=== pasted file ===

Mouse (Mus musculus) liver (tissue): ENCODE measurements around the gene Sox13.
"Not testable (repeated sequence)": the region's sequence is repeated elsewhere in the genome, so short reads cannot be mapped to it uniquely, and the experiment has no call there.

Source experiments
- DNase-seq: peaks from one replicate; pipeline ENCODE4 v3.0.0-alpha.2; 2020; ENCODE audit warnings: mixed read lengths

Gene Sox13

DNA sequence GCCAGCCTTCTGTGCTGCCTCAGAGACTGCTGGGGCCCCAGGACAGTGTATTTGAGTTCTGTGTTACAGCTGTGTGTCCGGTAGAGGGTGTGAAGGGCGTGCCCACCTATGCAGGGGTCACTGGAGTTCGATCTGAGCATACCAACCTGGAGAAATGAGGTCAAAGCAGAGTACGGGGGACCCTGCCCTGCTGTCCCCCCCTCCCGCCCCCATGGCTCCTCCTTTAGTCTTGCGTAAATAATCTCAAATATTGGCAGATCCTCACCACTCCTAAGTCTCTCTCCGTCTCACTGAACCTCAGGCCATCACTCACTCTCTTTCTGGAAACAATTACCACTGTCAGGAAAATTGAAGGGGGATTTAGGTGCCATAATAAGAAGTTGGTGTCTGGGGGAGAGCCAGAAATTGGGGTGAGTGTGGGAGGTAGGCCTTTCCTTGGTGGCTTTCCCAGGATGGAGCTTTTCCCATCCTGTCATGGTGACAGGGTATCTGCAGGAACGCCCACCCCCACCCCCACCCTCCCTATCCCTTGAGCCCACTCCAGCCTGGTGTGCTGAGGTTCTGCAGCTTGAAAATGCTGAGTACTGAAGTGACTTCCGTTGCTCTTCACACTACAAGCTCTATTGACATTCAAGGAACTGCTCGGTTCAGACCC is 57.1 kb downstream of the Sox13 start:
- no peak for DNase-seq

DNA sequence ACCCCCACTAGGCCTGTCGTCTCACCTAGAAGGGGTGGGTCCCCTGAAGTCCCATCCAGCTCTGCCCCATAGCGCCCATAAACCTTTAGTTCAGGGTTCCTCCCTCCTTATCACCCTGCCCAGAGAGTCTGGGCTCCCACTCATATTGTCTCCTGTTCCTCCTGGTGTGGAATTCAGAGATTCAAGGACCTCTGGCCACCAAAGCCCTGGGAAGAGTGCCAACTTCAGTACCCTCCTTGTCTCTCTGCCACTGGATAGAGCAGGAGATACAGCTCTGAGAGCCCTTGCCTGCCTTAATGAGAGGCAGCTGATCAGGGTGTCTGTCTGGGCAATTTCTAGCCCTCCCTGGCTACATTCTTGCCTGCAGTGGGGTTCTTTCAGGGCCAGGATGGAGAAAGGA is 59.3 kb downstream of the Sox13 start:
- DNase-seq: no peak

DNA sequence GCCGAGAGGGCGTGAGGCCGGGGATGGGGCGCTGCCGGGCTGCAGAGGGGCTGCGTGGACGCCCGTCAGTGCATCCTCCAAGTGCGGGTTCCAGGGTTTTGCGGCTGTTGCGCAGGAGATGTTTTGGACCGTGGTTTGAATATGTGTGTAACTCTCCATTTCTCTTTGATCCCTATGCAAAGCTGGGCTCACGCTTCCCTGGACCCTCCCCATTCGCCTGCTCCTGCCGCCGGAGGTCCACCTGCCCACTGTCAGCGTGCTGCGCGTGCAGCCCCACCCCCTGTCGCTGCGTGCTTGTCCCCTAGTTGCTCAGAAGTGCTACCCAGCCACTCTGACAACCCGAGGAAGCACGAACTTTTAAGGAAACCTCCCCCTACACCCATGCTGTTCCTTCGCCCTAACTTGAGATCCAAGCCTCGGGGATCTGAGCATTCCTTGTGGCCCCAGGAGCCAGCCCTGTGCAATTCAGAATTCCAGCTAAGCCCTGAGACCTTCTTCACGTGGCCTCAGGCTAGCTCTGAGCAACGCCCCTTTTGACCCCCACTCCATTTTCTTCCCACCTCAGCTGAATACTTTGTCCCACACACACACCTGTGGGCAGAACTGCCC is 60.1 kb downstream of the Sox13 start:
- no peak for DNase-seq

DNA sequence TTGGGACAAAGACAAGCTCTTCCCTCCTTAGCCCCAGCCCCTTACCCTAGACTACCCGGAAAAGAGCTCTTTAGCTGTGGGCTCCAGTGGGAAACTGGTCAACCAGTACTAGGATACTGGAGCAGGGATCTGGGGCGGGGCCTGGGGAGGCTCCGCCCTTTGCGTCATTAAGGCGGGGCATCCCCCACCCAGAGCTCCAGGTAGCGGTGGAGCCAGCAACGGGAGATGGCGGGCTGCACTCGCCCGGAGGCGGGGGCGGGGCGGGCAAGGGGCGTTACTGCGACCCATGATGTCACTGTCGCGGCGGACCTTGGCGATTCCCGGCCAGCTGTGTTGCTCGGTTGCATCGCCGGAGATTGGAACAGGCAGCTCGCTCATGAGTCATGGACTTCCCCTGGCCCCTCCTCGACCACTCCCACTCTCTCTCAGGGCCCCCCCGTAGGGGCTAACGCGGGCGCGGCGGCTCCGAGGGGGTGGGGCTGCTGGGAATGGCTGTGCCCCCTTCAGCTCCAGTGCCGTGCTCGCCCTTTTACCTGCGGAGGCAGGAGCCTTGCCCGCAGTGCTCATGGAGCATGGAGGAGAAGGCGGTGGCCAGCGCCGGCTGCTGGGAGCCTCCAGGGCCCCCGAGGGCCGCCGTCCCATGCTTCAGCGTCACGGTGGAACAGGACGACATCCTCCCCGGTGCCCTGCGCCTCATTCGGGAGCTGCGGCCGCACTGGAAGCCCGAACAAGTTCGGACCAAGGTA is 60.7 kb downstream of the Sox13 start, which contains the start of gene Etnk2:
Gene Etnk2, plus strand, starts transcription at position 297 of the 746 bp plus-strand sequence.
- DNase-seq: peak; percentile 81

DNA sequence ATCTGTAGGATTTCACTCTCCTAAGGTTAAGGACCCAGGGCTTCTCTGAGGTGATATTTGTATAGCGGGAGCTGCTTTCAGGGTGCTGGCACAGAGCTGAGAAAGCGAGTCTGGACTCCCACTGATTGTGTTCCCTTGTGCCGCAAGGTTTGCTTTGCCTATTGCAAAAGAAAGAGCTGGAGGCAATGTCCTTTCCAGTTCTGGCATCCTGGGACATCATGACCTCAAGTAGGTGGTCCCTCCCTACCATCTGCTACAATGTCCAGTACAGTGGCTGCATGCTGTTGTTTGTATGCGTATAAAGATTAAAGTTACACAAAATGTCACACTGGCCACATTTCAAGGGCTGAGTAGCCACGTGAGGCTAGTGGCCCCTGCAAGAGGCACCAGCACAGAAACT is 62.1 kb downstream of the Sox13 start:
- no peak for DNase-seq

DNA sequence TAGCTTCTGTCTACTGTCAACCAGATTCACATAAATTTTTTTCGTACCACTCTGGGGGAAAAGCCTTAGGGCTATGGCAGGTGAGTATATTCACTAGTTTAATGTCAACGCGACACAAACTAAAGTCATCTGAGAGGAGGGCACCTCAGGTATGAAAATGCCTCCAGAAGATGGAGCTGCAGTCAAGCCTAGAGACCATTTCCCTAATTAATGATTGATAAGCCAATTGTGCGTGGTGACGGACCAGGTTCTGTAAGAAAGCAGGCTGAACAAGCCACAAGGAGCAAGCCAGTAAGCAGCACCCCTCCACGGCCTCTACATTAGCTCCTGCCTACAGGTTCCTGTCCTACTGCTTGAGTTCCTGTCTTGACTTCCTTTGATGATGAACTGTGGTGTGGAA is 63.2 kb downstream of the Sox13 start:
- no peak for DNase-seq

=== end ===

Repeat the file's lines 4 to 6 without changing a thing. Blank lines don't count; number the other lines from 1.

- DNase-seq: peaks from one replicate; pipeline ENCODE4 v3.0.0-alpha.2; 2020; ENCODE audit warnings: mixed read lengths

Gene Sox13

DNA sequence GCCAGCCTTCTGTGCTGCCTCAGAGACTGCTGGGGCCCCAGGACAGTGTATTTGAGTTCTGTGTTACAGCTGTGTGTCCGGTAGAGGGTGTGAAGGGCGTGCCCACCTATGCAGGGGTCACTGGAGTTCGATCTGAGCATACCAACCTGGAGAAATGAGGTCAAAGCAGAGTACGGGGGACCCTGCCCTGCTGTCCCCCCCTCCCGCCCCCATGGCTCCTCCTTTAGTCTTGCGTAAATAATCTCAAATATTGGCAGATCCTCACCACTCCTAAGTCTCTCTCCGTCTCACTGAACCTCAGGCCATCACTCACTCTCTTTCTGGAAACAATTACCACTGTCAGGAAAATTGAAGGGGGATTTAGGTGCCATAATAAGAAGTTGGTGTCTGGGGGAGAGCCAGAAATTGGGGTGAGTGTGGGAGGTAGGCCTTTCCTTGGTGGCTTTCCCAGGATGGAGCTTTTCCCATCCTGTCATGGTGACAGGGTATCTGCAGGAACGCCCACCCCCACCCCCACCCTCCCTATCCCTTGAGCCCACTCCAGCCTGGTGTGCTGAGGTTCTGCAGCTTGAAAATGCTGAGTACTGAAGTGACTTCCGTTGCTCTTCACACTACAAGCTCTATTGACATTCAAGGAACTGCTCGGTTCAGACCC is 57.1 kb downstream of the Sox13 start: